Whether he has a gummy grin or a mouthful of pearly whites, there’s nothing like seeing your child’s face break into a brilliant smile. Protect that look with proper dental care from day one.
Dental Care for Baby
Even before your baby has teeth, wipe down her gums with a soft, wet rag each day to clean bacteria from her mouth.
Around six to 12 months, your baby’s teeth will begin to break through the gums. Teething can be an uncomfortable process. Offering your baby your clean finger or a chilled washcloth to gum can help ease teething pain.
As soon one emerges, it’s time to start brushing teeth twice a day. Although you should purchase an infant toothbrush, you don’t have to stick with fluoride-free toothpaste. Fluoridated toothpaste is a good for little ones, as long as you keep the portion tiny.
Babies should also have their first dentist visit. Book the appointment as soon as she gets her first tooth, or at least have her seen within six months of that milestone.
The Toddler and Preschool Years
Continue to help toddlers and preschoolers brush their teeth with fluoridated toothpaste for two minutes at least twice a day. Teach toddlers to spit after brushing, and around three years old, increase from a dab of toothpaste that’s the size of a grain of rice to one that’s pea-sized.
Once your child’s teeth touch, it’s time to start flossing. Young children will need you to do this job for them.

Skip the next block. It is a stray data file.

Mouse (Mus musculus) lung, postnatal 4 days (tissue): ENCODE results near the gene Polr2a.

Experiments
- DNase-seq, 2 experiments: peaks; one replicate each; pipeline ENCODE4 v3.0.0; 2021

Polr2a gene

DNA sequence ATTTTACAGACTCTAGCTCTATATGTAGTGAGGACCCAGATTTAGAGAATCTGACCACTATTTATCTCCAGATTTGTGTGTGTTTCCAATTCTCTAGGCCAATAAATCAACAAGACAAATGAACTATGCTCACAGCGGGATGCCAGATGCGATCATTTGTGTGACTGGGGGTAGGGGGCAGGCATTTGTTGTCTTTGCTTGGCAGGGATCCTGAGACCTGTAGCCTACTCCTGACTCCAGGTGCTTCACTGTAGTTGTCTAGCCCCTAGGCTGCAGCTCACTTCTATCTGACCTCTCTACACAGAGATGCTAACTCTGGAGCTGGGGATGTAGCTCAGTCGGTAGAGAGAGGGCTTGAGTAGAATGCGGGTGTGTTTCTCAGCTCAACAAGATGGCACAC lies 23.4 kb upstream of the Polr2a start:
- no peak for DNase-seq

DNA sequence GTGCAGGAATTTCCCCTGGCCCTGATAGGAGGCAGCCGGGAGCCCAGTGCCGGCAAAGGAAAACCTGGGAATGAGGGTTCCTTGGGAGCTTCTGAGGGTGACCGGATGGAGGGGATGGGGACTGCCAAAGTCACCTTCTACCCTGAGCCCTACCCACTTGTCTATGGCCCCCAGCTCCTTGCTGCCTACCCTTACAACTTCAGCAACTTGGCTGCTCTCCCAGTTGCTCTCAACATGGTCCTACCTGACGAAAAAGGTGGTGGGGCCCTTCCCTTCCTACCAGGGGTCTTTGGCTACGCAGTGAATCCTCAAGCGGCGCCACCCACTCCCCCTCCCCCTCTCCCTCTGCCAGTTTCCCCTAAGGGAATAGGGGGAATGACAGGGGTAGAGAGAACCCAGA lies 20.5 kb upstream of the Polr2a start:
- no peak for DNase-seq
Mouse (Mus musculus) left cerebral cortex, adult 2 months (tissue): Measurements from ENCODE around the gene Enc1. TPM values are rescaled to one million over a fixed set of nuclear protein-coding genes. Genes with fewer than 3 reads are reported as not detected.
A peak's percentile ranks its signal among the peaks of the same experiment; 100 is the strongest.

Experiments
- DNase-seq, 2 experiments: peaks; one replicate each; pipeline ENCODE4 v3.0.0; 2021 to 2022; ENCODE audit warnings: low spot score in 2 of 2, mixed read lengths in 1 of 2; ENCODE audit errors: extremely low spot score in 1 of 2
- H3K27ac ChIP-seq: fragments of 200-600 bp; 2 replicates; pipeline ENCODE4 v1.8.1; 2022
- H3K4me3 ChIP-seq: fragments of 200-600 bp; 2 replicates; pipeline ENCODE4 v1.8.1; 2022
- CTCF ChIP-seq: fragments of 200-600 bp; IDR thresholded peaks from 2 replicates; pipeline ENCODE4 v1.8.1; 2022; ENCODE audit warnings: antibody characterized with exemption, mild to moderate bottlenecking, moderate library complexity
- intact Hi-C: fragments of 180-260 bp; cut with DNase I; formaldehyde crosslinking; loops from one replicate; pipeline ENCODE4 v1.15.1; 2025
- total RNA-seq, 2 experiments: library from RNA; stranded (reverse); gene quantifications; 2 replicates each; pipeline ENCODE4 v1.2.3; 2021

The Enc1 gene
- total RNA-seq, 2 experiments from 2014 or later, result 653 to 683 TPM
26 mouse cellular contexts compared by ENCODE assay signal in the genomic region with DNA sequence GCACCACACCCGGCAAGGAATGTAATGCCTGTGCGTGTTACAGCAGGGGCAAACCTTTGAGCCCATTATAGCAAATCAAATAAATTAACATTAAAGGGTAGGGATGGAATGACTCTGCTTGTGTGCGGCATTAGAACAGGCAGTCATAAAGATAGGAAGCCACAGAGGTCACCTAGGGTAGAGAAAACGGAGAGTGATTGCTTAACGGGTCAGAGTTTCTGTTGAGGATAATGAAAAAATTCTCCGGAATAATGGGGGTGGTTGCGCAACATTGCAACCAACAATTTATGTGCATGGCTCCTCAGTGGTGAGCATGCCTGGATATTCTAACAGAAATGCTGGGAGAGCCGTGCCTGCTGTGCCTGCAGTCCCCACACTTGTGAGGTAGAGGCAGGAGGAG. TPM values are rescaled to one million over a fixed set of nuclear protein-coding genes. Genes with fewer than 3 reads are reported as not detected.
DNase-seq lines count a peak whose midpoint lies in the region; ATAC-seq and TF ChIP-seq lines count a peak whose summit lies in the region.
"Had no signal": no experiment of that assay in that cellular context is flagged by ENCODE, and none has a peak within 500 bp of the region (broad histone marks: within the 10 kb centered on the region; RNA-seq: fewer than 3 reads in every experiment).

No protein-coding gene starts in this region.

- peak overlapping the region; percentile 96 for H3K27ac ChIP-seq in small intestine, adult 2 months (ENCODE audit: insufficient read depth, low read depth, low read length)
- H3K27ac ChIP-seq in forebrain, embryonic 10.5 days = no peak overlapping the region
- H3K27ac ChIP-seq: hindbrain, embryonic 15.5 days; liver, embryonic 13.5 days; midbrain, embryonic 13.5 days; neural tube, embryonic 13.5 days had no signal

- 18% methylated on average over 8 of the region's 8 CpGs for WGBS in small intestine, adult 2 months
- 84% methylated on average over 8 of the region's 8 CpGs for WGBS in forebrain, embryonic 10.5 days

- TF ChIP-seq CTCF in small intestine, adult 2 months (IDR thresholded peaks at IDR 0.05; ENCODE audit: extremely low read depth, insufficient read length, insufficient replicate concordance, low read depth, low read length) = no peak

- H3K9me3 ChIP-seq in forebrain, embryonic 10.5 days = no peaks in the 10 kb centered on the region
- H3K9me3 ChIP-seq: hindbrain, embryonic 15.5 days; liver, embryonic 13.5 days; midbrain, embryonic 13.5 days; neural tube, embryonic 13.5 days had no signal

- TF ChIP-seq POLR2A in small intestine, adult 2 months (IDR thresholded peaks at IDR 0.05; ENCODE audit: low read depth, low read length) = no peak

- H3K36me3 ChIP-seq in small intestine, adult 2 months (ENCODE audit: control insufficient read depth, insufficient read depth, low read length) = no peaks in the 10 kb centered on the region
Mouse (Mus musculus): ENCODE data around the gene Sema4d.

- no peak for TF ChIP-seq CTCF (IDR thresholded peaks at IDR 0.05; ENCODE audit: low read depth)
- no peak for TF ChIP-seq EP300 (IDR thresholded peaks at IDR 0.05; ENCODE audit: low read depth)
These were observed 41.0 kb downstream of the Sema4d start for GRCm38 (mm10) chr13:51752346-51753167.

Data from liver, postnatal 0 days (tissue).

If your child didn’t have her first dentist visit as an infant, it’s time now. From the first appointment on, dental checkups should become a regular habit. At an appointment, the dental staff can examine your child’s teeth, keep an eye out for any problems and perform preventive care, such as applying sealants to the back teeth.
Limiting sticky and sugary foods can help prevent cavities and tooth decay. This includes gummy snacks, fruit juices and even sweetened medicines. Consider these occasional treats rather than everyday foods, and have your child brush and rinse after consuming them.
A Healthy Mouth for School-Age and Beyond
Around the time that a child enters school is typically when she’ll begin losing baby teeth to make space for permanent ones. Loose teeth can be gently wiggled, but shouldn’t be yanked out. After losing a tooth, brush around the sensitive area with care.
During the school years, you can start teaching your child to take responsibility for his own oral health. Kids can learn proper procedures for brushing teeth and flossing. To prevent tooth decay, supervise the process until your child is old enough to do a thorough job on his own. Children are usually a minimum of 8 years old before they’re capable of oral health independence.
With healthy habits that start young, plus a helping hand from Mom or Dad, your youngster will be set for a lifetime of beautiful smiles.